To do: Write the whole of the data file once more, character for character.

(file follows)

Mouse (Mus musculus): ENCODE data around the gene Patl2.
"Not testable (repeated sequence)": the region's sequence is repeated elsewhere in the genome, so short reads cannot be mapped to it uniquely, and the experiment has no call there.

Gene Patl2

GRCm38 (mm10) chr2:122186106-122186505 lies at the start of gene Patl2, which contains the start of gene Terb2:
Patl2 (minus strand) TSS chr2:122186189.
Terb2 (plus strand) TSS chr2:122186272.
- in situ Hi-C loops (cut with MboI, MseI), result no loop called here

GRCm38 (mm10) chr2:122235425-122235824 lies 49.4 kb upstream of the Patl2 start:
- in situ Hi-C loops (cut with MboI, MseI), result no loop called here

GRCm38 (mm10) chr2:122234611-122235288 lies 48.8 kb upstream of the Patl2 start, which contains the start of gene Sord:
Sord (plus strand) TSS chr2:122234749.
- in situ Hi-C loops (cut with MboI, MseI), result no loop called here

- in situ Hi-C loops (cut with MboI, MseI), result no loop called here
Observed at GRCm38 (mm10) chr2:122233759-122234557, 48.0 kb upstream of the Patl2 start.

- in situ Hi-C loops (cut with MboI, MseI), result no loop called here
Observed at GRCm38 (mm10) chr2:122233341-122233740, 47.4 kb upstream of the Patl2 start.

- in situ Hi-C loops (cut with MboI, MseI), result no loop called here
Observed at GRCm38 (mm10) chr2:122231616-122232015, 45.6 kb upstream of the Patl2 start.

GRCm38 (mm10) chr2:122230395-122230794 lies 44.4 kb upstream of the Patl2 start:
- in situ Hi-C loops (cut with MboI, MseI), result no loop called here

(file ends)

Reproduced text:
Mouse (Mus musculus): ENCODE data around the gene Patl2.
"Not testable (repeated sequence)": the region's sequence is repeated elsewhere in the genome, so short reads cannot be mapped to it uniquely, and the experiment has no call there.

Gene Patl2

GRCm38 (mm10) chr2:122186106-122186505 lies at the start of gene Patl2, which contains the start of gene Terb2:
Patl2 (minus strand) TSS chr2:122186189.
Terb2 (plus strand) TSS chr2:122186272.
- in situ Hi-C loops (cut with MboI, MseI), result no loop called here

GRCm38 (mm10) chr2:122235425-122235824 lies 49.4 kb upstream of the Patl2 start:
- in situ Hi-C loops (cut with MboI, MseI), result no loop called here

GRCm38 (mm10) chr2:122234611-122235288 lies 48.8 kb upstream of the Patl2 start, which contains the start of gene Sord:
Sord (plus strand) TSS chr2:122234749.
- in situ Hi-C loops (cut with MboI, MseI), result no loop called here

- in situ Hi-C loops (cut with MboI, MseI), result no loop called here
Observed at GRCm38 (mm10) chr2:122233759-122234557, 48.0 kb upstream of the Patl2 start.

- in situ Hi-C loops (cut with MboI, MseI), result no loop called here
Observed at GRCm38 (mm10) chr2:122233341-122233740, 47.4 kb upstream of the Patl2 start.

- in situ Hi-C loops (cut with MboI, MseI), result no loop called here
Observed at GRCm38 (mm10) chr2:122231616-122232015, 45.6 kb upstream of the Patl2 start.

GRCm38 (mm10) chr2:122230395-122230794 lies 44.4 kb upstream of the Patl2 start:
- in situ Hi-C loops (cut with MboI, MseI), result no loop called here